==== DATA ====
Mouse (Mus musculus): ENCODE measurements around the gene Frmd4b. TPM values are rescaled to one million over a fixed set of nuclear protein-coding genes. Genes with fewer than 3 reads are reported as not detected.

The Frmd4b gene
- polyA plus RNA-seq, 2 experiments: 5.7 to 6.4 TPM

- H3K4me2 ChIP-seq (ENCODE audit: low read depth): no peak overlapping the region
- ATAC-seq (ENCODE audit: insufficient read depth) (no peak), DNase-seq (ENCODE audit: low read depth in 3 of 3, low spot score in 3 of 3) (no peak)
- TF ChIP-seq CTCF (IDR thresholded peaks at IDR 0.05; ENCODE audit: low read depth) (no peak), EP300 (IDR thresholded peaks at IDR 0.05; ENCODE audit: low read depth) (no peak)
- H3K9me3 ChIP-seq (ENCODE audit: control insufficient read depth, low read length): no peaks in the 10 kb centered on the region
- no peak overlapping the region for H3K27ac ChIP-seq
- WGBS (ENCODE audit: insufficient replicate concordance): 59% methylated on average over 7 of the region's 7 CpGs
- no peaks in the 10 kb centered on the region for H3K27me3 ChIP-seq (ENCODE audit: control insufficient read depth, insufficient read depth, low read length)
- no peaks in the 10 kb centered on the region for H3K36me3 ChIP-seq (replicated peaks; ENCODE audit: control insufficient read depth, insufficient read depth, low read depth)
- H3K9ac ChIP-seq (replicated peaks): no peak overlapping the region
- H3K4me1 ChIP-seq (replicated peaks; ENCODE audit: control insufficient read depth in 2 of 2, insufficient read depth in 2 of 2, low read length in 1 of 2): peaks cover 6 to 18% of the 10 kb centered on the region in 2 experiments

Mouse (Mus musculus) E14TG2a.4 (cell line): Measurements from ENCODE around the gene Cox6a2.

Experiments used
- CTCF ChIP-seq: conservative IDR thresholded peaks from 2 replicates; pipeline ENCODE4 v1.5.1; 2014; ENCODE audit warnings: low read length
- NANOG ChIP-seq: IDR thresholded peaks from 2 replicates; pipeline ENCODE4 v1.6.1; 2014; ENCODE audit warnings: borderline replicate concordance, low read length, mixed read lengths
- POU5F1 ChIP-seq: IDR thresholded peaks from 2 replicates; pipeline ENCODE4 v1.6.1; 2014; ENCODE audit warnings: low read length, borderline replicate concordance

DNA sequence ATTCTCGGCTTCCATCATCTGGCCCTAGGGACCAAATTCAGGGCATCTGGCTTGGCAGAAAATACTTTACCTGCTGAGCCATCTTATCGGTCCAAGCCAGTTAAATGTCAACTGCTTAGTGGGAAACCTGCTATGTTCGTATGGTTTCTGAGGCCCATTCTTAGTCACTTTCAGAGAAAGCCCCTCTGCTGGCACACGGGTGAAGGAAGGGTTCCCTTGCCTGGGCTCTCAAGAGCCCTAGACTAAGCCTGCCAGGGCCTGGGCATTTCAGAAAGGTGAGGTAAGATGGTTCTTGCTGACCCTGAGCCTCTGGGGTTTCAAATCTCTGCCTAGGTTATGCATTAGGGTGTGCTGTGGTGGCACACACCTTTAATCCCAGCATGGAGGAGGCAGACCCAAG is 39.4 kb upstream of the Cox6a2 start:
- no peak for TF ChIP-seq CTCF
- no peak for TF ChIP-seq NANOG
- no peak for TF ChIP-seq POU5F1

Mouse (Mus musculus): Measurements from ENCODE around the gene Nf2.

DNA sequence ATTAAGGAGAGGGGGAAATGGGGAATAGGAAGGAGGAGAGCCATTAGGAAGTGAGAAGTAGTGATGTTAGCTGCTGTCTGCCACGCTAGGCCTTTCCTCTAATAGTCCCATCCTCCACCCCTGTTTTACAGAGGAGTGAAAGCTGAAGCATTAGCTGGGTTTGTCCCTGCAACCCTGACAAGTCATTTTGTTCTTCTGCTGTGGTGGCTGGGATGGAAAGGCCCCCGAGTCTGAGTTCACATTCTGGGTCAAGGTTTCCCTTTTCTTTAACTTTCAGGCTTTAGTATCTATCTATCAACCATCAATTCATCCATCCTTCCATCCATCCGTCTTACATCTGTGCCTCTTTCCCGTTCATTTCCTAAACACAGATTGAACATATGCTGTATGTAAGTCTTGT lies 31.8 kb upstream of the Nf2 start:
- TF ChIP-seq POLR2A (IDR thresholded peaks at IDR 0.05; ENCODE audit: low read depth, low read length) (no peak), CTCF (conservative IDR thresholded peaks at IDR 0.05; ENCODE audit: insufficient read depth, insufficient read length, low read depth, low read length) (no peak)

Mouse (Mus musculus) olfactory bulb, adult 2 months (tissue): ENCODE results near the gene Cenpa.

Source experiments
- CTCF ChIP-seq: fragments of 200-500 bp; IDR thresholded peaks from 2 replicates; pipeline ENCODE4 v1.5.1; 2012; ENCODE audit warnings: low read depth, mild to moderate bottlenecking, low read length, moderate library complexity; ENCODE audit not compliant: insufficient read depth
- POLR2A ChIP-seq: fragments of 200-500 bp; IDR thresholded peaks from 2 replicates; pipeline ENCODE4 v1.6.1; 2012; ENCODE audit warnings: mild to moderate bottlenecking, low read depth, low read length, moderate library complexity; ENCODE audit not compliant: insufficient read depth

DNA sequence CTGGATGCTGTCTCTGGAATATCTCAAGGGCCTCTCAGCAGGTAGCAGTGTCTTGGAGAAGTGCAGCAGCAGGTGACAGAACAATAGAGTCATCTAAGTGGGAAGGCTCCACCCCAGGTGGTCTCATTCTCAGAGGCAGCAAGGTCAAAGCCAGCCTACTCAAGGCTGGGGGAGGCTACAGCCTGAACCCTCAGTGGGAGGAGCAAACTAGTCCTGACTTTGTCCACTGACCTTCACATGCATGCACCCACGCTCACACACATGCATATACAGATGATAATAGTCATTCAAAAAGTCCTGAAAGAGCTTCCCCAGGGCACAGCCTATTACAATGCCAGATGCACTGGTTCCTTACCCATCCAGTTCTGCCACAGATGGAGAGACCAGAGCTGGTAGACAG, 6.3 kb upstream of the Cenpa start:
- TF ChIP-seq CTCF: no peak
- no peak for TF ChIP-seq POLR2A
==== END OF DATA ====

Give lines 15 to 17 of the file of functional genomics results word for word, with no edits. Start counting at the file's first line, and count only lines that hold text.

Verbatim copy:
Experiments used
- CTCF ChIP-seq: conservative IDR thresholded peaks from 2 replicates; pipeline ENCODE4 v1.5.1; 2014; ENCODE audit warnings: low read length
- NANOG ChIP-seq: IDR thresholded peaks from 2 replicates; pipeline ENCODE4 v1.6.1; 2014; ENCODE audit warnings: borderline replicate concordance, low read length, mixed read lengths